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Question: I have a client who contributed to a Roth IRA in 2011, but has actually earned too much to make a contribution. Can the taxpayer simply apply the 2011 contribution to calendar year 2012—in which she will be eligible to make a Roth contribution—without penalty?
It is possible to apply an excess contribution from an earlier year to the current year without taking a distribution. This method allows the taxpayer to avoid making a distribution, but it does not avoid the 6% tax on excess contributions remaining at the end of the year and reduces the maximum contribution for the current year.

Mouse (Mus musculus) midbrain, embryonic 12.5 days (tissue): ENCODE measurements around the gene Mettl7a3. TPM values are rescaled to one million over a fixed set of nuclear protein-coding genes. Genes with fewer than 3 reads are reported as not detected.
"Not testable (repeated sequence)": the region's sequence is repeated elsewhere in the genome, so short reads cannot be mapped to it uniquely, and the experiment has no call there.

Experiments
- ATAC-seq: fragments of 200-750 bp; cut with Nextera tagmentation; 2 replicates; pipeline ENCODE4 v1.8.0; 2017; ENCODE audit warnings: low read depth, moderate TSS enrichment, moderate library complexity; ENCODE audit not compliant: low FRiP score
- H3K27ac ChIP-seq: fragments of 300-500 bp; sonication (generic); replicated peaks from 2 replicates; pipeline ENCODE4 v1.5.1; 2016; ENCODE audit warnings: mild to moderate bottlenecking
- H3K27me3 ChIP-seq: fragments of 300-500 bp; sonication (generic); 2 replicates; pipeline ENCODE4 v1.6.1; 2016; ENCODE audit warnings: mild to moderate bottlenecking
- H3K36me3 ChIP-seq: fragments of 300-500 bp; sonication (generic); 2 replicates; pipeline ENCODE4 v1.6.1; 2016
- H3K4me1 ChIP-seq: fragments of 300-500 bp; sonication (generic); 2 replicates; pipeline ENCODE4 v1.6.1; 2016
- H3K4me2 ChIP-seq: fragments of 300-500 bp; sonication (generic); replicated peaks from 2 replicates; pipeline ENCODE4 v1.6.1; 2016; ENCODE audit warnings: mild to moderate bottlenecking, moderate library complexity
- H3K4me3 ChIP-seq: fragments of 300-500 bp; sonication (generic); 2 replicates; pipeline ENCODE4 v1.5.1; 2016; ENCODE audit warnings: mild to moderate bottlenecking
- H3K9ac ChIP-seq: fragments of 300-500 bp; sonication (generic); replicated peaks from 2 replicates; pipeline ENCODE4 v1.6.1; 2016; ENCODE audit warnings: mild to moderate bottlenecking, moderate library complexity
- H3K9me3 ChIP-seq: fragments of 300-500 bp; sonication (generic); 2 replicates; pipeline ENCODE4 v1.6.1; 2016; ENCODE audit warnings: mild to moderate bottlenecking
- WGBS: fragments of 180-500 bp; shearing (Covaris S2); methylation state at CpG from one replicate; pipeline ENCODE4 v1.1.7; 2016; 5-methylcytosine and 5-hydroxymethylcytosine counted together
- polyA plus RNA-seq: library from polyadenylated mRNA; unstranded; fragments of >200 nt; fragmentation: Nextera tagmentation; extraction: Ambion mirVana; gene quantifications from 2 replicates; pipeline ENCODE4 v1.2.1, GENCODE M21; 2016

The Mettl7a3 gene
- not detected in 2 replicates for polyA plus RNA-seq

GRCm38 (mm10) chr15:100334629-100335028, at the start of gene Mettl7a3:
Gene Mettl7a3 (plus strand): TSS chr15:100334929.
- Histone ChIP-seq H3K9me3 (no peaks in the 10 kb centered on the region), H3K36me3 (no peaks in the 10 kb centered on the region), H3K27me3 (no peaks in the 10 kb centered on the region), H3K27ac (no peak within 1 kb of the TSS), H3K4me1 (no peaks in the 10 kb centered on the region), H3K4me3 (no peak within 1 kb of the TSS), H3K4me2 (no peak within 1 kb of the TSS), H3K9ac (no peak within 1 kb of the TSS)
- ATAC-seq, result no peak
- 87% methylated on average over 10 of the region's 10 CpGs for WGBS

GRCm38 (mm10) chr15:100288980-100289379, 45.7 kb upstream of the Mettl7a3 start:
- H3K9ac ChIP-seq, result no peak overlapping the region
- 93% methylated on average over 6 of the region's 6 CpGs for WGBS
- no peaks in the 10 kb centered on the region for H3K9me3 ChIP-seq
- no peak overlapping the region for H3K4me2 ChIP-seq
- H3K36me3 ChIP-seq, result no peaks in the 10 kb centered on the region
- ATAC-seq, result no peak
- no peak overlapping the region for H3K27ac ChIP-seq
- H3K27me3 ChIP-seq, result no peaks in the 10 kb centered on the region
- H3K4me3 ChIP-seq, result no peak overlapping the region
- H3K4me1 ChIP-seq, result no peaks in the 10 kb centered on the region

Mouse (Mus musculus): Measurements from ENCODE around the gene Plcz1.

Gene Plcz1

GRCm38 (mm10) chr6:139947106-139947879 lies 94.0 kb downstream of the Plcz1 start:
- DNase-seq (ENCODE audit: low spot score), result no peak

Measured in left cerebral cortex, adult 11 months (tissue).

Here’s an example adapted from Publication 590:
Teri was entitled to contribute $1,000 to an IRA in 2011 and will be entitled to contribute $1,500 for 2010. She actually contributed $1,400 in 2011. $400 is an excess contribution for 2011 and will be subject to the 6% excise tax unless withdrawn prior to April 15, 2012. Teri chooses not to make a withdrawal, and therefore owes an excise tax of $24 for the excess contribution. In order to avoid the 6% penalty tax for 2012, Teri can treat the $400 excess contribution as a 2012 contribution. That is, as long as her additional contributions for 2012 are less than $1,100 ($1,500 – $400), the $400 excess contribution for 2011 will be treated as a 2012 contribution and she will not have to take a withdrawal.
If a taxpayer does not make a corrective distribution, a 6% penalty tax will be imposed on the excessive amount, for the current year and for every subsequent year, until the excess contribution is eliminated.
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